Thursday, November 04, 2010

Benefits and risks of online collaboration with citizens (Workshop 1 CEBIT Gov 2.0 Conference)

Following on from our last exercise, Reasons for not releasing data in government, we've been discussing the benefits and risks of increasing (online) collaboration and consultation with citizens.

Below is what the room came up with (and discussed). Please add your own in the comments.

Note this is a raw dump - I've not sorted or categorised them.

  • Good source of expertise
  • More engaged audience
  • Better market research
  • Target tools and services better by understanding clients better
  • Meets desire of Ministers and top executives to get ideas from outside traditional channels/sources
  • Increasing interest, access and understanding of information
  • Provide a public face for agencies
  • More effective way to get real-time information and warnings to communities
  • Able to centralise queries – mitigate email traffic and reduce resourcing
  • Increase public understanding of what agency does
  • Find out ways and means different to those we use to get information out there
  • Increasing transparency and accountability
  • Providing a fair and reasonable process
  • Ongoing 'focus' group
  • Low cost engagement
  • Allows agencies to understand how community wants information presented / services designed
  • Allows 'completing the circle' engagement through a process (policy development/service design/etc) as there's an ongoing relationship with participants
  • Reach more audiences than by traditional communications
  • Helps attract high-performing staff (as agency is seen as proactive, forward-looking, collaborative and open)
  • Can use a pre-registration process to determine potential response rate and demographics of interested parties, thereby allowing provisioning of right level of resources for management and analysis of collaboration outcomes
  • Can provide context and explain complex issues in depth
  • Can moderate responses – before or after publication (not possible in a face-to-face consultation)
  • Can identify critical flaws in legislation/policy before becomes a major issue

  • Muddied by media involvement
  • Uninformed people commenting
  • Administrative issues
  • Generate too much work (too much work)
  • Too few responses – embarrassment
  • Security and privacy of participants' details (if agency runs collaboration)
  • Afraid that people will be rude or abusive
  • Lobby groups will dominate
  • We won't do what some people say they want
  • Public don't understand the context
  • Content is not easy to absorb
  • It will be hijacked by a particular issue in the consultation and other issues don't get enough time
  • It will be hijacked by an unrelated issue (one that doesn't align with our policy framework)
  • Slow and highly involved approval processes (both speed of response and cost of senior time)
  • What if staff contribute as individuals
  • Our staff won't be able to see the consultation (due to our internal security framework)
  • Staff don't have experience in managing an online consultation
  • Equity issues
  • Accessibility issues
  • Media might get hold of it
  • Belief that any content on the web can be changed
  • Could be hacked
  • Can identify critical flaws in legislation/policy which become major issues
  • Agency responses could be construed as providing advice which has legal implications
  • Timing issues (election cycle and alignment with other consultation activities)
  • Too many people involved and they don't agree with what an agency believes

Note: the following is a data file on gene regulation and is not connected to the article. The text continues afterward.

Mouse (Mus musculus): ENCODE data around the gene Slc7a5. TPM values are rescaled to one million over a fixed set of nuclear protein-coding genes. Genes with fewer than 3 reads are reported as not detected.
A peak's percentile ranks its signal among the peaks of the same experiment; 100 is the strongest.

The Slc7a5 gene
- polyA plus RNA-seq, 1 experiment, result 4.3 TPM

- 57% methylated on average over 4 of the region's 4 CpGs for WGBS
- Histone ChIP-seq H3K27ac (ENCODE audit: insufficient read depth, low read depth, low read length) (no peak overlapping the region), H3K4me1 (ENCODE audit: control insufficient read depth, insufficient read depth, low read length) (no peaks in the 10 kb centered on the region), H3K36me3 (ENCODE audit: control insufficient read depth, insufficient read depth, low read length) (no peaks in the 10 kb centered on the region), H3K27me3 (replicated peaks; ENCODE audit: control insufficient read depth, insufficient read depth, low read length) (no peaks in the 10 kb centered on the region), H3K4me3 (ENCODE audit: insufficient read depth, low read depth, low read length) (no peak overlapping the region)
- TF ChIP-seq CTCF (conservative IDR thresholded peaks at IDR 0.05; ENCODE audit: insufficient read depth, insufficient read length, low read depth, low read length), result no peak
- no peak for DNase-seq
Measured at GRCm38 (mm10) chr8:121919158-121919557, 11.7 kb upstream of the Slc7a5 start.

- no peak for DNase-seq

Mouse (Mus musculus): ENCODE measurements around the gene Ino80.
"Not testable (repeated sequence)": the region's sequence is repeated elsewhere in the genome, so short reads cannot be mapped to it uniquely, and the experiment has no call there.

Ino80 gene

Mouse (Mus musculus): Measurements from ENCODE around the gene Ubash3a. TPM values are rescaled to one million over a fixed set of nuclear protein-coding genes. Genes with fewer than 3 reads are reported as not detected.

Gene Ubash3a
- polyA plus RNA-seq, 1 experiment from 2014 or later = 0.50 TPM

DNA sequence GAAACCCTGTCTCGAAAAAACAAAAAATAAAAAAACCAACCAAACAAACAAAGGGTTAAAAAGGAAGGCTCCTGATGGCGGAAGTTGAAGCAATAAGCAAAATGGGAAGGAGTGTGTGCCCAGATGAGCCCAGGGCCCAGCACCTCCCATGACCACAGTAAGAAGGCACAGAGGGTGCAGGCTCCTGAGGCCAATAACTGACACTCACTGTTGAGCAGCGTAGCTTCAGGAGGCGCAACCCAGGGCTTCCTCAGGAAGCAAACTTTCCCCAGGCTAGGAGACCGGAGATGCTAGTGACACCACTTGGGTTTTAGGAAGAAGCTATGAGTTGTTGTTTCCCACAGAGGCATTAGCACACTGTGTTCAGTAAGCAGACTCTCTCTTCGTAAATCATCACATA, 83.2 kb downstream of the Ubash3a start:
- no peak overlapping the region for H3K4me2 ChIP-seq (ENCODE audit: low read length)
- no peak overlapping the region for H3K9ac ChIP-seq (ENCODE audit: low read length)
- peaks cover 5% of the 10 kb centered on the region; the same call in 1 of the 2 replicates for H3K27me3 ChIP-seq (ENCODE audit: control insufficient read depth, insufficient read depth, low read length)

• Too short a time allowed to build audience and discussion
  • People will criticise the Department
  • People will criticise the Minister
  • May expose the lack of consultation
  • The risk of NOT doing it (won't reach enough/right people, creating issues in the future, government looks like it is not consulting
  • Accidental release of confidential information by agency
  • Technology failure (Hardware/software issues and loss of information)
  • Lack of staff social media guidelines
  • Incorrect data
  • Data breaching copyright (not our data)
  • Differences in view on which agency/area is responsible and should manage the consultation

Any more that should be added?


  1. This is covered in a few points separately but a benefit I see is that statistics and reports will show the level of citizen engagement and what they are concerned about. This will allow us to focus on those issues.

  2. 1) Related to the "incorrect data" point I guess:
    - Duplicate responses from the same household (both a risk and a benefit)
    - Survey loading / spam

    2) The risks and benefits of the anonymous-vs-named-responses argument

    3) Lack of follow through/feedback by government, cannibalising future engagement

  3. Nice list Craig, and the interesting part will be in what these benefits or risks actally mean in terms of individual businesses. Much depends on the nature of the business.

    Many government folks are not yet ready for online engagement. I hear from worried and time pressured people with a lot of competing pressures. For many the benefits are not accessible, do not seem tangible in terms of their own business or job, their activities or organizational priorities, or how their performance is measured. The things I hear are along the following lines:

    We aren't that kind of organization
    it's not relevant to us
    That's good for some parts of government but we are not a customer service oriented business
    we need to keep a low profile.
    I know we should "do something on social media" but we just don't have time.
    It'll just let the flies in, we'll spend all our time swatting them.
    We know our business, there is nothing we can learn from the public.
    We need to control the message, social media can't be managed.
    We can't think what we'd use it for , we have all our bases covered already.